Teenagers (13 – 17 Years)
As the teenage body begins to mature in preparation for adulthood, the skin must also adjust to a number of factors, including hormones, which significantly changes its structure and function. Generally, teenage or adolescent skin is tougher and more resilient than that of children, but is still elastic and able to regenerate quickly. Adolescents encounter some distinct dermatologic problems, including acne, and thus their skin requires specific care. Treating skin conditions in teens can, at times, be difficult due to additional issues occurring during this critical period of development. Setting a good example for skin care and sun protection at this age is vital to instilling healthy practices in the future, as puberty is a time when many values are adopted and ingrained.
Structure of teenage skin
The corneocytes – the skin cells which comprise the outermost layer of the epidermis – of teenagers are larger than in children, and the turnover, or renewal, of fresh layers of skin is less frequent. Teenage skin still contains an abundance of the proteins elastin and collagen which give skin its plumpness and flexibility. It is a reduction in these proteins as we age which causes elderly skin to become more fragile. While still supple and elastic, teenage skin thickens and becomes tougher, making it more resilient than pediatric skin. This is important for protection from environmental agents such as chemicals, invading organisms and physical injury. The increased strength of teenage skin, compared with children, is also due to tighter adhesion between the epidermis (the outer layer of skin) and the underlying dermis.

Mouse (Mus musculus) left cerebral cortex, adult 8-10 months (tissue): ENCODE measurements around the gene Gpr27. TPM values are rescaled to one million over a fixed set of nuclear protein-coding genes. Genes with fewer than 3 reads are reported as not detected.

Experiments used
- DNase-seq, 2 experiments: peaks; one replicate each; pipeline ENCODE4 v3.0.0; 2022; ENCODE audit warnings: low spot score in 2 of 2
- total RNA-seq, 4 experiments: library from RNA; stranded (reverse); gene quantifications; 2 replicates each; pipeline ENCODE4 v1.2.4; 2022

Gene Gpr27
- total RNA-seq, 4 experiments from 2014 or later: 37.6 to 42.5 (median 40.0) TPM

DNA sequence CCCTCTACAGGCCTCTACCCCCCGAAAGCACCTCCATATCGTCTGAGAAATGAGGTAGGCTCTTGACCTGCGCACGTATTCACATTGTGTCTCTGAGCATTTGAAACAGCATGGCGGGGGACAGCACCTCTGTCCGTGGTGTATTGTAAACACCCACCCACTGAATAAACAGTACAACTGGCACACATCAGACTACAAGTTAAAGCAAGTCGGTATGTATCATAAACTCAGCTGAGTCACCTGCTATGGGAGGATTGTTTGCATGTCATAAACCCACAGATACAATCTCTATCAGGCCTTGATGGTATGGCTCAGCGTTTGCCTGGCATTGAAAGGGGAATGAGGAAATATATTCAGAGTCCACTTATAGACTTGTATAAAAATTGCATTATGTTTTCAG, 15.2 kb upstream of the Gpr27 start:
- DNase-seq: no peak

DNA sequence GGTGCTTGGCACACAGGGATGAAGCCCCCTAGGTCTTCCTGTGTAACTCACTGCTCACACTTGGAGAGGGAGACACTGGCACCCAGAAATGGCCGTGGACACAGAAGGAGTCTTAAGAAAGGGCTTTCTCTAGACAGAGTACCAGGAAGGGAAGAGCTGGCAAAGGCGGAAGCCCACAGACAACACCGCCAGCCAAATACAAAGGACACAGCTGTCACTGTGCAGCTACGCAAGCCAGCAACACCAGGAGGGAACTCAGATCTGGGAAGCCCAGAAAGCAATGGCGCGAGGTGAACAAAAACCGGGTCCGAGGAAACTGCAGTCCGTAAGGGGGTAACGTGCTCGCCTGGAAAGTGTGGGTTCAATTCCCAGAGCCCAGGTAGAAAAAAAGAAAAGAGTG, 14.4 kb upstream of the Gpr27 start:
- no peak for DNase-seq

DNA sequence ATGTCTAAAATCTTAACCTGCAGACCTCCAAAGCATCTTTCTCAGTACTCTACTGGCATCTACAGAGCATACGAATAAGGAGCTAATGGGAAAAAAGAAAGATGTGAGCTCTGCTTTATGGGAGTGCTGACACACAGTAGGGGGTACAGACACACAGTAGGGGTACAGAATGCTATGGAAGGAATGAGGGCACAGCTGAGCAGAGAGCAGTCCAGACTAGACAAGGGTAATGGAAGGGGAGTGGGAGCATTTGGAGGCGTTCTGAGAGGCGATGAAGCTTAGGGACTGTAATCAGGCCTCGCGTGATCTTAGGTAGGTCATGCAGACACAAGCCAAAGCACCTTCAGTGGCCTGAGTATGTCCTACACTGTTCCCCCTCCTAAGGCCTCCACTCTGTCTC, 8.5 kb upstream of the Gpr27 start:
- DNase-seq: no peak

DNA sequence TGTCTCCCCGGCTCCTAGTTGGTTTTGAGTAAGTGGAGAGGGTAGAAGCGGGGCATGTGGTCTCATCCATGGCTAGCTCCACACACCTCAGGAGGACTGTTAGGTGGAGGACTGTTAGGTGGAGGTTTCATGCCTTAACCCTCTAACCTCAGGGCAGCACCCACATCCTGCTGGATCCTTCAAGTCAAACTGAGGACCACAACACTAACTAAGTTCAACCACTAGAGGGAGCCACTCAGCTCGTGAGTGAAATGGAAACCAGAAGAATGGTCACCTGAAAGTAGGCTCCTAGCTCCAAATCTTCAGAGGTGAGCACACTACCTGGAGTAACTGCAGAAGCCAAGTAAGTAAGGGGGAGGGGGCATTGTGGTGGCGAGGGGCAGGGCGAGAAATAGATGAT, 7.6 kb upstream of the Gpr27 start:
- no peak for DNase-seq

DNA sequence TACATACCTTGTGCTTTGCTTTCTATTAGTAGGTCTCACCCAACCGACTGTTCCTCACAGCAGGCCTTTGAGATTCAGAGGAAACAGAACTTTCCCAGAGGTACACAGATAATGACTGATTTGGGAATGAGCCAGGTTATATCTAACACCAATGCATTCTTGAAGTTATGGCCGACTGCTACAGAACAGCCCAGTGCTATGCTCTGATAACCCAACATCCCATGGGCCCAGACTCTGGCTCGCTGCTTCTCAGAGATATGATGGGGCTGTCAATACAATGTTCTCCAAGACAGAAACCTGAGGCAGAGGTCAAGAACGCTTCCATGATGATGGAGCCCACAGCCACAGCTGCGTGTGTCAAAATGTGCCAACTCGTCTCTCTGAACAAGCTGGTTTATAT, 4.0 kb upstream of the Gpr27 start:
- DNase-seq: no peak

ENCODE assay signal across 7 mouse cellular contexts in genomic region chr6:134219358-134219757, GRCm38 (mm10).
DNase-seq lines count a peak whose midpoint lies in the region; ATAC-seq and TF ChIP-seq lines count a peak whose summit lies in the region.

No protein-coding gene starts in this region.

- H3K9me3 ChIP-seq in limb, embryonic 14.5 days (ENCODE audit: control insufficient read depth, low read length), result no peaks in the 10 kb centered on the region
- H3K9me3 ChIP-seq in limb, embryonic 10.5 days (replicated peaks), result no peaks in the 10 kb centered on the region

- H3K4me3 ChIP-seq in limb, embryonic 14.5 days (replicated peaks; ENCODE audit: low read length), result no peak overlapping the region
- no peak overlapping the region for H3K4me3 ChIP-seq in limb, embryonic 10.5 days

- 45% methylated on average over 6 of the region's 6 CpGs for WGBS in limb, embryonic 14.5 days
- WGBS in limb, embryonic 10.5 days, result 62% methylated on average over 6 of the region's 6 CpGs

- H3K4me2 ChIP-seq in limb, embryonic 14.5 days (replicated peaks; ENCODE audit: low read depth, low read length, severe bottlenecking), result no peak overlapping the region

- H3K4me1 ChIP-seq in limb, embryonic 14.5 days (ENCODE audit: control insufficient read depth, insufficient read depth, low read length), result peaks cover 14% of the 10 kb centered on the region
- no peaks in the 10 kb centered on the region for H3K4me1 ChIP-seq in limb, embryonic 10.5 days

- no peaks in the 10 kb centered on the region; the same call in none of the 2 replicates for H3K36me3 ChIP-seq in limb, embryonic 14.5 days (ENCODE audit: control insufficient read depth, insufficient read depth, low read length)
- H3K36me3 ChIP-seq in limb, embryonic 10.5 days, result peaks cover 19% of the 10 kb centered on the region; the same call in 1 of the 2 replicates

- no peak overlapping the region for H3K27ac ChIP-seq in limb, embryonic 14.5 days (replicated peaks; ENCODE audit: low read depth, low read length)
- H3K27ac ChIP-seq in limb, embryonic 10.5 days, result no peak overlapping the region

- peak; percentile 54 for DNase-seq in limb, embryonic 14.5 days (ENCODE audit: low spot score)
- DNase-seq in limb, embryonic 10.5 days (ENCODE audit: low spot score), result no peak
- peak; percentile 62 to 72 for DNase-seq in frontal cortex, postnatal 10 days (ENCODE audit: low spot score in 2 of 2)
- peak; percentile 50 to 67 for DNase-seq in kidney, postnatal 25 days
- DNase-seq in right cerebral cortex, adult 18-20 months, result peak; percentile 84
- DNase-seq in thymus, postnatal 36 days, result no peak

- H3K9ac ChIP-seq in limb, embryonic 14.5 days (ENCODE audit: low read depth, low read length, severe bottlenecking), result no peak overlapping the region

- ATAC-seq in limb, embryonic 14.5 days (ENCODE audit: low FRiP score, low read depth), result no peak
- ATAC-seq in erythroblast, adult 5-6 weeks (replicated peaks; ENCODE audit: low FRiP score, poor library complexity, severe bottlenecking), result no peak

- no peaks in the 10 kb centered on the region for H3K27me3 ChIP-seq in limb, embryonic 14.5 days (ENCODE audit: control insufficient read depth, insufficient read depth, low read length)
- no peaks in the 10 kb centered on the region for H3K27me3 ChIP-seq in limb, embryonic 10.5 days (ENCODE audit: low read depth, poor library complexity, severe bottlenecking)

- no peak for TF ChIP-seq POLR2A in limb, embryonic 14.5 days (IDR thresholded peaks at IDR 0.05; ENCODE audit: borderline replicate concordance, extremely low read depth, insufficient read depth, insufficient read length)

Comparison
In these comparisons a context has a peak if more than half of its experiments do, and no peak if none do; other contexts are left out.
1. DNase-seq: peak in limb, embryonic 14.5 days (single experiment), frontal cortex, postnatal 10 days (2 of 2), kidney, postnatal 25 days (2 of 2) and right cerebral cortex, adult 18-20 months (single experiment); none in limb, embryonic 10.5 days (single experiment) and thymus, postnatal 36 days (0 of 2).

With the onset of puberty, pediatric skin undergoes several changes to transform it into adult skin. Adolescence brings about the maturation of the hair follicles, sebaceous (oil-producing) glands and sweat glands in the skin. Perhaps the most notable change to occur within skin during the teenage years is the increased production of oil, or sebum. This is caused by a surge in the sex hormones estrogen, androgen and progesterone which stimulate the sebaceous glands.
Changes in teenage skin: sweat, fat and heat
These sex hormones are also responsible for the development of a second type of sweat gland (eccrine glands are already functional in children), termed apocrine glands. During puberty the apocrine glands become localised in the pubic region and armpits, producing a thick sweat which, when mixed with bacteria on the surface of the skin, can cause body odour. Concurrent with the development of apocrine glands is the growth of body hair on the skin in these areas.
At adolescence, the lipid (fat) content of both male and female skin rises considerably. This enhances the heat insulating properties of skin and is one of the reasons that adults have better temperature regulation than children. Additionally, the higher fat content helps to retain moisture, making teenage and young adult skin less susceptible to drying out.
Skin care for teenagers